‘Opponents of El Salvador Gang Truce Facing Payback Killings’

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A prominent critic of the El Salvador gang truce has claimed the murder of his colleague was in retaliation for his opposition to the ceasefire, again raising the issue of whether the truce’s opponents are being silenced with violence.

Social worker and former gang member Edgar Giovanni Morales was shot two times by youths believed to be linked to the Barrio 18 street gang, reported El Mundo.

The hit took place outside the San Francisco church in San Salvador, which is run by Spanish priest Antonio Rodriguez — an outspoken critic of the government engineered truce between El Salvador’s main gangs, Barrio 18 and MS-13, which has seen the number of murders more than halved in less than a year.

Morales worked in the Servicio Social Pasionista, a social program that rehabilitates ex-gang members, and was closely allied to Rodriguez, better known as “Father Toño,” reported La Prensa Grafica.

The motive of the attack remains unknown but Rodriguez said he believed the attack was related to his vocal opposition of the nearly year-old gang truce. Rodriguez has said that he believes the truce benefits the gangs while they continue to be involved in criminal activities, and called it a “mafioso peace” in a public letter published last year.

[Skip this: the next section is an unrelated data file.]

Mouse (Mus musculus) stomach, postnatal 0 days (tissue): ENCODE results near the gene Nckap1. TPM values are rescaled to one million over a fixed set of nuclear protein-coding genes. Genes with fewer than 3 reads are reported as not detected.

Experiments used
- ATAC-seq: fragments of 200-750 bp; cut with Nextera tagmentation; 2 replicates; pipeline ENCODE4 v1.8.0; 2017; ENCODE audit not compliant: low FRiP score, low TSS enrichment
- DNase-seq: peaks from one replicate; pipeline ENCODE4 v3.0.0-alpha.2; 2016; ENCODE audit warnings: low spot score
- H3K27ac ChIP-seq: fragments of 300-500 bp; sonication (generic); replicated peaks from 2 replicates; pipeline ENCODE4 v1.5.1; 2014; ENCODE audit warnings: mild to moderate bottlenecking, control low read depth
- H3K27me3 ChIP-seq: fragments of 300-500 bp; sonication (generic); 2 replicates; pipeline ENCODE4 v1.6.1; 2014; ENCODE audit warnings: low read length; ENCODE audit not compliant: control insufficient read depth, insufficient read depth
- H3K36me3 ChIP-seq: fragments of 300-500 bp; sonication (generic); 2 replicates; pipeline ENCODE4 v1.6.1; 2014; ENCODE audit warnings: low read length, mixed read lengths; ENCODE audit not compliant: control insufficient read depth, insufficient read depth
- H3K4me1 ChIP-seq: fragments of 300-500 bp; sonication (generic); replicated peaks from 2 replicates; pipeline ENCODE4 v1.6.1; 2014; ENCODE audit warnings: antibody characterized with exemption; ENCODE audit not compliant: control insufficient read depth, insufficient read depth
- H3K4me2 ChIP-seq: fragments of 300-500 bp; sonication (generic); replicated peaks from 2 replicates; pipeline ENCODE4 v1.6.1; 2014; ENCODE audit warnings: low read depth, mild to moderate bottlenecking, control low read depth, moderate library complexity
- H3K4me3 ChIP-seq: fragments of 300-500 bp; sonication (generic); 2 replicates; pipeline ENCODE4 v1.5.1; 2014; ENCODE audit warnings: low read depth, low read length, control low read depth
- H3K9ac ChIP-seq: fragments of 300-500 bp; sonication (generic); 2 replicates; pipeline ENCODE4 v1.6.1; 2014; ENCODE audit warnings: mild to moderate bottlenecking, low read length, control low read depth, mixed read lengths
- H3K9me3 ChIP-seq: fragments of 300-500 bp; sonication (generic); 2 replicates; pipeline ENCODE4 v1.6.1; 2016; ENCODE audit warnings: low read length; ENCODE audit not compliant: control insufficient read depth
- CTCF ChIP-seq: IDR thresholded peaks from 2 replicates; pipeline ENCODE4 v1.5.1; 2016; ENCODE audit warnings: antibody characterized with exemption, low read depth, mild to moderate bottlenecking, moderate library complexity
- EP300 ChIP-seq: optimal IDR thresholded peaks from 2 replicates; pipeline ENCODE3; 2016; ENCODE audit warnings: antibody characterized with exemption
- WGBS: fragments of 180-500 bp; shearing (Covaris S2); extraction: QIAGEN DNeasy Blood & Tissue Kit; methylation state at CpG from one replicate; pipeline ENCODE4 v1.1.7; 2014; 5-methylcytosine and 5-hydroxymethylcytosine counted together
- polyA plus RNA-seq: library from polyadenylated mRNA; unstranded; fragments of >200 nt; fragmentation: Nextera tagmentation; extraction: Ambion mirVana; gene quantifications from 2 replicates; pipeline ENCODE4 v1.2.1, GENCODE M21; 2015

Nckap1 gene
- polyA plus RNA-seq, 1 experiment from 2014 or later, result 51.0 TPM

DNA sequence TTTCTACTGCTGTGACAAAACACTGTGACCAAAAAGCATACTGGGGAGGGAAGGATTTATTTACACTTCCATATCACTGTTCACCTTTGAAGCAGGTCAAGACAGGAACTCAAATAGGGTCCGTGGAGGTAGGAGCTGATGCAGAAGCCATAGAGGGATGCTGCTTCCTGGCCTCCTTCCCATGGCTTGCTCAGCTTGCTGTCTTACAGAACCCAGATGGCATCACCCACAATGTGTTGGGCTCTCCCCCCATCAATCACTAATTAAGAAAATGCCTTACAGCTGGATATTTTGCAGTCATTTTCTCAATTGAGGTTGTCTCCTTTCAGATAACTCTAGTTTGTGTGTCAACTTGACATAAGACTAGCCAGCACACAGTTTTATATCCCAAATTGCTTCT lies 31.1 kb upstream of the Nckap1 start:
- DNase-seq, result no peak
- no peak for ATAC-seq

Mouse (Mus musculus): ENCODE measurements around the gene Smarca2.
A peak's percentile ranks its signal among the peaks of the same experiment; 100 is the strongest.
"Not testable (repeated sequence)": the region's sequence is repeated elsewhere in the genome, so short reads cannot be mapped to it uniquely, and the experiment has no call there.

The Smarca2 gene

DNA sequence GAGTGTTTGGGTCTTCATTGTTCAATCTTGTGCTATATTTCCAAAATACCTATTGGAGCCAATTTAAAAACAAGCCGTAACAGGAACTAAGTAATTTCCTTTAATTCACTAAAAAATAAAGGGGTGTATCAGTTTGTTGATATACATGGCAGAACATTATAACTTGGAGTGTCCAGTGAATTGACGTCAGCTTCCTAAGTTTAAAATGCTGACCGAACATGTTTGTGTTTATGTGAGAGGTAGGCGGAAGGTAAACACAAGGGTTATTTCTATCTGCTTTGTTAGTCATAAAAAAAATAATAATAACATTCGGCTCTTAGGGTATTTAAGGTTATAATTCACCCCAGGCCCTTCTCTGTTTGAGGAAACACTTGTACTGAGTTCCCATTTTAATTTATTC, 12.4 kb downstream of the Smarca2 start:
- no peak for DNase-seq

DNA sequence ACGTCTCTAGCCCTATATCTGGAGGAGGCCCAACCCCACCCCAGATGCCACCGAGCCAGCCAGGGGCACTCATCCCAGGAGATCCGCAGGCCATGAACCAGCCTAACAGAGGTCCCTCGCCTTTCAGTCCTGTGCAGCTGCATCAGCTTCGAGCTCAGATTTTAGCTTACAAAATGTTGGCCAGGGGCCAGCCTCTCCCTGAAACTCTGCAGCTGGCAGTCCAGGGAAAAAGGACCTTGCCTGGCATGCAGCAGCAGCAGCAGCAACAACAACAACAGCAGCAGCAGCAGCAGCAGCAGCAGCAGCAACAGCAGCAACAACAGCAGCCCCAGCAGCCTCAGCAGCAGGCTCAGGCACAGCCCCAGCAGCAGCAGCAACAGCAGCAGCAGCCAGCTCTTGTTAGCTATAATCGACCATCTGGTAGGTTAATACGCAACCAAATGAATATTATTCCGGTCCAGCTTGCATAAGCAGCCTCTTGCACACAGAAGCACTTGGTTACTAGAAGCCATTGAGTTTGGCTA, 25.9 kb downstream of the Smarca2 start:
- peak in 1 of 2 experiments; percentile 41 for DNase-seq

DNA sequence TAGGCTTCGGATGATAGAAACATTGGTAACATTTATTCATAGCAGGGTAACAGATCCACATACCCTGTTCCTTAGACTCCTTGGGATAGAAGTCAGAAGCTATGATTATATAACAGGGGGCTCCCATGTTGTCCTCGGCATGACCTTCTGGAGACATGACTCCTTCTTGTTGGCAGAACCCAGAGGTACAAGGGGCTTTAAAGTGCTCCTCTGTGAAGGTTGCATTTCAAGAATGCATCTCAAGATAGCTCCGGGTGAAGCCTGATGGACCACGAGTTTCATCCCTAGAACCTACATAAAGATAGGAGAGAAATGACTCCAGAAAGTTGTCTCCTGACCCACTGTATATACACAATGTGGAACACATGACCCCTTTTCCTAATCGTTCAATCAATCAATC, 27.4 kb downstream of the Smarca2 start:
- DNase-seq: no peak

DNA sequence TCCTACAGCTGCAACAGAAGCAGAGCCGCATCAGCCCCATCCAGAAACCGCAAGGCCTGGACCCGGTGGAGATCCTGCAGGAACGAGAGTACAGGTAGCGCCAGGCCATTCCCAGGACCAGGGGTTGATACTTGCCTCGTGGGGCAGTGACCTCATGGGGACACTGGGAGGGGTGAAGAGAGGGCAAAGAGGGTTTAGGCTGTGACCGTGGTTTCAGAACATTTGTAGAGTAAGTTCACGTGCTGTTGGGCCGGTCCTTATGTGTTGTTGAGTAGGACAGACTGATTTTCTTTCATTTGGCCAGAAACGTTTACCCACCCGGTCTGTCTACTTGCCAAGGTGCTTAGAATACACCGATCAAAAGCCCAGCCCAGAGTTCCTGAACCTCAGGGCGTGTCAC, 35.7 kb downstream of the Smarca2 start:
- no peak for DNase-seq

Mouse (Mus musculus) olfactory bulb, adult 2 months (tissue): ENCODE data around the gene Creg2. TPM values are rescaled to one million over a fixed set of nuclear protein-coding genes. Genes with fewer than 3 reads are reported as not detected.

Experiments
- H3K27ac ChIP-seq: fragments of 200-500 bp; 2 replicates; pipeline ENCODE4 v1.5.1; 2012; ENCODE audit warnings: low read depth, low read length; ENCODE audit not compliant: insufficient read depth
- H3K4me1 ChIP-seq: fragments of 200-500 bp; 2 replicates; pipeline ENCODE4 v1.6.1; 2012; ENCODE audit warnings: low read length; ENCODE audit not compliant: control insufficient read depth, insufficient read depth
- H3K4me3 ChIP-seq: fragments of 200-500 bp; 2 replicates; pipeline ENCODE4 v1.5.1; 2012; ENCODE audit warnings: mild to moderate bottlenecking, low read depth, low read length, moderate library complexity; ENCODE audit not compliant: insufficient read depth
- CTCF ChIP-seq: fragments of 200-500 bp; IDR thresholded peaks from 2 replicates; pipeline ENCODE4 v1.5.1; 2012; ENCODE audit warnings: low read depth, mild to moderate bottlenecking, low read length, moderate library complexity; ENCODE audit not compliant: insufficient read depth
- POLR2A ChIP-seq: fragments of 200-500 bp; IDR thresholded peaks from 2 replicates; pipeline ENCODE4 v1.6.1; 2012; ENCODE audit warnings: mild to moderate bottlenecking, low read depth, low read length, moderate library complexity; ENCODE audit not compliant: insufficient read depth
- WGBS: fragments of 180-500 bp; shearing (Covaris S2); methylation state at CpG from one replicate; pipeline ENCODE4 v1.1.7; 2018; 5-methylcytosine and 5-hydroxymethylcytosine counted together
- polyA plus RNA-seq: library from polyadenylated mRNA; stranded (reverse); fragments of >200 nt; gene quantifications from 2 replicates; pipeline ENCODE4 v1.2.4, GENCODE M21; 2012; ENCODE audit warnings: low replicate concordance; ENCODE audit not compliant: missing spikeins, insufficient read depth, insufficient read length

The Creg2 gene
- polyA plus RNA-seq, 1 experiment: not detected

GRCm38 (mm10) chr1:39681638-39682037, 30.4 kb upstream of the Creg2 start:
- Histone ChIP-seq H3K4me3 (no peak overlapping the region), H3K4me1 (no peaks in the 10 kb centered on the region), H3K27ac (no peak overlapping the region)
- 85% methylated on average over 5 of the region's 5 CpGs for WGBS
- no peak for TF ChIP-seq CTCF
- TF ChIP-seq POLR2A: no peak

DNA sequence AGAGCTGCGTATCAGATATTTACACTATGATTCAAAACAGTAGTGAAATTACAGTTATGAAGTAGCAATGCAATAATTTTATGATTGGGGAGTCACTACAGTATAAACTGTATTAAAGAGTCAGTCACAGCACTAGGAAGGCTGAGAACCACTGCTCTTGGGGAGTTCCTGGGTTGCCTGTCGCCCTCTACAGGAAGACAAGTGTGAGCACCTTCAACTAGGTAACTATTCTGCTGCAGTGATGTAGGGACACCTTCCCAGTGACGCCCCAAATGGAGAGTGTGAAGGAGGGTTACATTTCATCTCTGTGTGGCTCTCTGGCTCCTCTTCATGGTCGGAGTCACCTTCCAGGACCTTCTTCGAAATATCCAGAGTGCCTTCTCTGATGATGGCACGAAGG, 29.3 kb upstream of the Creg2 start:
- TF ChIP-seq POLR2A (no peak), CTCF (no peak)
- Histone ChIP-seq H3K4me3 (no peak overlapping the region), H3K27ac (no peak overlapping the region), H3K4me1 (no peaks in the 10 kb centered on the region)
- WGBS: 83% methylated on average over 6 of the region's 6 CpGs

Police described Morales as a high-ranking local gang member in charge of recruiting youth for gang membership, and indicated they believe the murder was the result of a conflict between gangs.

InSight Crime Analysis

If Rodriguez’s claims are correct, then Morales may not be the first person murdered because of opposition to the truce. According to a recent report by the International Assessment and Strategy Center (IASC), gang members who opposed the truce are believed to be among those who rank among El Salvador’s “disappeared” — although no precise numbers are available.

However, given Morales’ criminal past, it is also possible his murder was an act of revenge or even linked to his social work with former gang members. In such a case, his murder would come as another example of the recent rise in violence that has tested the durability of the truce. Morales’ death comes on the heels of a number of recent revenge killings, including a gang shootout in San Miguel and three recent murders in Ilopango, one of the first areas to be designated a “peace zone as part of the second stage of the truce. An alleged former gang member was also murdered while fishing in late January, which police have linked to his gang ties.

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